Pastor Steve Mechem
Philippians 1:21-27 New Revised Standard Version (NRSV)
For to me, living is Christ and dying is gain. If I am to live in the flesh, that means fruitful labor for me; and I do not know which I prefer. I am hard pressed between the two: my desire is to depart and be with Christ, for that is far better; but to remain in the flesh is more necessary for you. Since I am convinced of this, I know that I will remain and continue with all of you for your progress and joy in faith, so that I may share abundantly in your boasting in Christ Jesus when I come to you again. Only, live your life in a manner worthy of the gospel of Christ, so that, whether I come and see you or am absent and hear about you, I will know that you are standing firm in one spirit, striving side by side with one mind for the faith of the gospel.
Does anybody know how old the Apostle Paul was when he died?
Me either. Nobody does, but interestingly, some scholars who make educated guesses think that Paul was probably in his late 50s when his end came. Some assume he was older, but others place him right around my age.
I always assumed he was old, but if he was may age, you know what I am saying, not so old. But then again … after the things Paul had been through, perhaps his body and spirit felt older.
Paul was a craftsmen, tentmaker, by trade. An hard occupation that wore out the body.
And after his conversion, Paul, adopted a lifestyle as a Christian that was filled with experiences that might age one beyond his years.
How many times was Paul in prison? Hard to say, but numerous, and prison cells in first century Roman empire didn’t include Serta iComfort Blue Max Touch 3000 series mattresses. Prison cells included shackles and stone floors and beatings.
Paul, along the way, had been beaten with hand and with rods, caned on three different occasions, hit with a nine strapped whip embedded with glass and rock that was intentionally designed to tear skin 195 times, and stoned and left for dead.
Paul had been in three shipwrecks, at least one of which left him floating in the Mediterranean Sea until rescue.
He was arrested, roughed up, and run out of numerous towns. Death squads were dispatched to assassinate him.
Paul was continually plagued by a physical illness that he described as a thorn in his flesh, from Satan himself. Something that was hard to live with and something God would not remove.
Posionous snake bites, earthquakes, and rotten fruit and accusations thrown at him were the way his life worked out.
An itinerate preacher, he had no home and spent most nights sleeping on the ground and most days walking.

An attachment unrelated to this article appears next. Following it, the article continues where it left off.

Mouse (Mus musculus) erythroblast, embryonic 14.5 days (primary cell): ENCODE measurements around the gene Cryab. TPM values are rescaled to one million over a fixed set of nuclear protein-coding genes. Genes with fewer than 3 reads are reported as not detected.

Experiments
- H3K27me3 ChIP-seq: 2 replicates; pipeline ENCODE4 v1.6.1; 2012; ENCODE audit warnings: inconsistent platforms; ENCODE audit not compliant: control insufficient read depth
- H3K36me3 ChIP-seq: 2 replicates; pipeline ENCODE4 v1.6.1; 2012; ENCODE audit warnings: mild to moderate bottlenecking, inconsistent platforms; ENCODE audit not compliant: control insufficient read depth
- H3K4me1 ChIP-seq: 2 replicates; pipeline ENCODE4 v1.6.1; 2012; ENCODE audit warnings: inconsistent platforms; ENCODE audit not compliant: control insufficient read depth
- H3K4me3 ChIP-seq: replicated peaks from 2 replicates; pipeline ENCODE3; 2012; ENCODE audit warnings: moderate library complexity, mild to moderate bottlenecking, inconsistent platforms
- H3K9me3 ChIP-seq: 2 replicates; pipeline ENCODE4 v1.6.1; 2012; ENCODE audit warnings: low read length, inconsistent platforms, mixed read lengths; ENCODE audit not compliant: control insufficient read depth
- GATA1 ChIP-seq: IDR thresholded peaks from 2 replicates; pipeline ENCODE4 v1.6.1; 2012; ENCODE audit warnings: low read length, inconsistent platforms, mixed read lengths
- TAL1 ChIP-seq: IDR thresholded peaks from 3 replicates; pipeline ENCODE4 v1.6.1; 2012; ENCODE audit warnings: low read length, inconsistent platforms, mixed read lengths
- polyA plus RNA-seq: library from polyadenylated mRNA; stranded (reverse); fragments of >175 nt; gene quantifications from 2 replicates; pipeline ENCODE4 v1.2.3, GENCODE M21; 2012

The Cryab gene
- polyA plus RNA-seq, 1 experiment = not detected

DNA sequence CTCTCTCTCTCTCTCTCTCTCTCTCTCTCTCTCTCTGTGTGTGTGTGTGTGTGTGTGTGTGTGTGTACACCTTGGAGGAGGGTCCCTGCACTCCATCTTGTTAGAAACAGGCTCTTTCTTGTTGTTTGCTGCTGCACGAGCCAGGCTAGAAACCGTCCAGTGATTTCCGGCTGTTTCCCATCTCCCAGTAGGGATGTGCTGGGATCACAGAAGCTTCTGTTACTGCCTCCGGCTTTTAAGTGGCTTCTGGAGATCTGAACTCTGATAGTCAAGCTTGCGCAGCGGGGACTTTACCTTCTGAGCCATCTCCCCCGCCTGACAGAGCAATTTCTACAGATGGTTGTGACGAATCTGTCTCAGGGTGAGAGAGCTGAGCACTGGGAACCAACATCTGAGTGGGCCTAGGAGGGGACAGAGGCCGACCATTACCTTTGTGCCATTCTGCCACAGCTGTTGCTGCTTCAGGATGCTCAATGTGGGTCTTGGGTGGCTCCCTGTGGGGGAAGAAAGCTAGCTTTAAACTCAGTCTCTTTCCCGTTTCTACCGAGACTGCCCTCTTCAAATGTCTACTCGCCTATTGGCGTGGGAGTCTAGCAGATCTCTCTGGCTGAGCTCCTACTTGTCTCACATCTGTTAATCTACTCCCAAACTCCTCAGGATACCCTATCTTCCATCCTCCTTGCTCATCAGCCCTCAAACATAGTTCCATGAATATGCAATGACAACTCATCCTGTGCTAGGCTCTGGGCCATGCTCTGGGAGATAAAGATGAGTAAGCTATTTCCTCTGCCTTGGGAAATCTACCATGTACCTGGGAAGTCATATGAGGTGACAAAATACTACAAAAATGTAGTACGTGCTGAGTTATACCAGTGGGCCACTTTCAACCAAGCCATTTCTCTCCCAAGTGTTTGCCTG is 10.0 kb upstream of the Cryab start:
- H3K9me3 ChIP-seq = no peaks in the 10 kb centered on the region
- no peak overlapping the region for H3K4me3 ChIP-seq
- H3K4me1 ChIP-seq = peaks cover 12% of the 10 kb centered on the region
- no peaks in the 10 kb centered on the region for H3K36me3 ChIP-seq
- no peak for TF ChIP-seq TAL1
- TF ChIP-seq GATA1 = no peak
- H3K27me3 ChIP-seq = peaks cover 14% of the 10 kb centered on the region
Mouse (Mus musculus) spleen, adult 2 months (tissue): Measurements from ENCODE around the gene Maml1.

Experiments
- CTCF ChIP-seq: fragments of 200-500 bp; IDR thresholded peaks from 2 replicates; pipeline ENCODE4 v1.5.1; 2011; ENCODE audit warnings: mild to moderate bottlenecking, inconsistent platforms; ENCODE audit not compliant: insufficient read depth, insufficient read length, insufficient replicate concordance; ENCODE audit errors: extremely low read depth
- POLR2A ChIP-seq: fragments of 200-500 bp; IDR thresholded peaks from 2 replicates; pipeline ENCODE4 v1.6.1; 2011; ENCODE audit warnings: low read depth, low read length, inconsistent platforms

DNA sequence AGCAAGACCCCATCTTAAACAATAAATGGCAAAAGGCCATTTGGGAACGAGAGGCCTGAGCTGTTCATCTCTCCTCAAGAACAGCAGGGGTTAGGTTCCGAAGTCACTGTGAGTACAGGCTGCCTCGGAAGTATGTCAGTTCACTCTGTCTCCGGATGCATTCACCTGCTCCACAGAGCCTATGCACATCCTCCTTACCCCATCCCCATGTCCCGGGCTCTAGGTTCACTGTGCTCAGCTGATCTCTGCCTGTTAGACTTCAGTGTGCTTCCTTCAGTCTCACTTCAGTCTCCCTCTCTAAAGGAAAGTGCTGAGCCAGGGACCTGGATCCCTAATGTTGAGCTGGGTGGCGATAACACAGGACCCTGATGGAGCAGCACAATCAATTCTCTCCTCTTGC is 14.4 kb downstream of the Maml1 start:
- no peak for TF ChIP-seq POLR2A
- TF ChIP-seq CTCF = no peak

And we won’t even get into the psychological wear and tear on him as he established churches, debated cynics, corrected detractors, battled the Judaizers, all the while being on guard for those who might physically hurt him or kill him.
So, suffice it to say, Paul’s 59 year old body may have felt much worse for wear and his 59 year old spirit was continually weary of the personal and community burdens he carried.
I mention this because the passage read by Fred and Cary this morning leads me to think that Paul was thinking about his mortality as he was writing a love letter to his friends in Philippi.
“For to me, to live is Christ and to die is gain. What shall I choose? I do not know! I am torn between the two: I desire to depart and be with Christ, which is better by far; but it is more necessary for you that I remain in the body.”
Paul is in Prison, perhaps under house arrest, as he writing to his friends.
I think, and it is just conjecture on my part, as Paul is dictating the letter he was reminiscing about the past and thinking about the future.
It seemed like just yesterday that He had come to the riverbank in Phillipi where Lydia and a few women were worshipping the God of Israel. Paul preached and they responded.
Paul’s preaching and healing ministry so inflamed some merchants of Philippi that they had him (and his traveling companion Silas) arrested, stripped naked, beaten and thrown into an underground prison complete with shackled feet.
During the night in prison, as Paul and Silas prayed and sang, a violent earthquake brought freedom, and fear, to all the prisoners in the earthen Jail.
In response to all these events Paul confronted the Jailer and the authorities in the name of Jesus.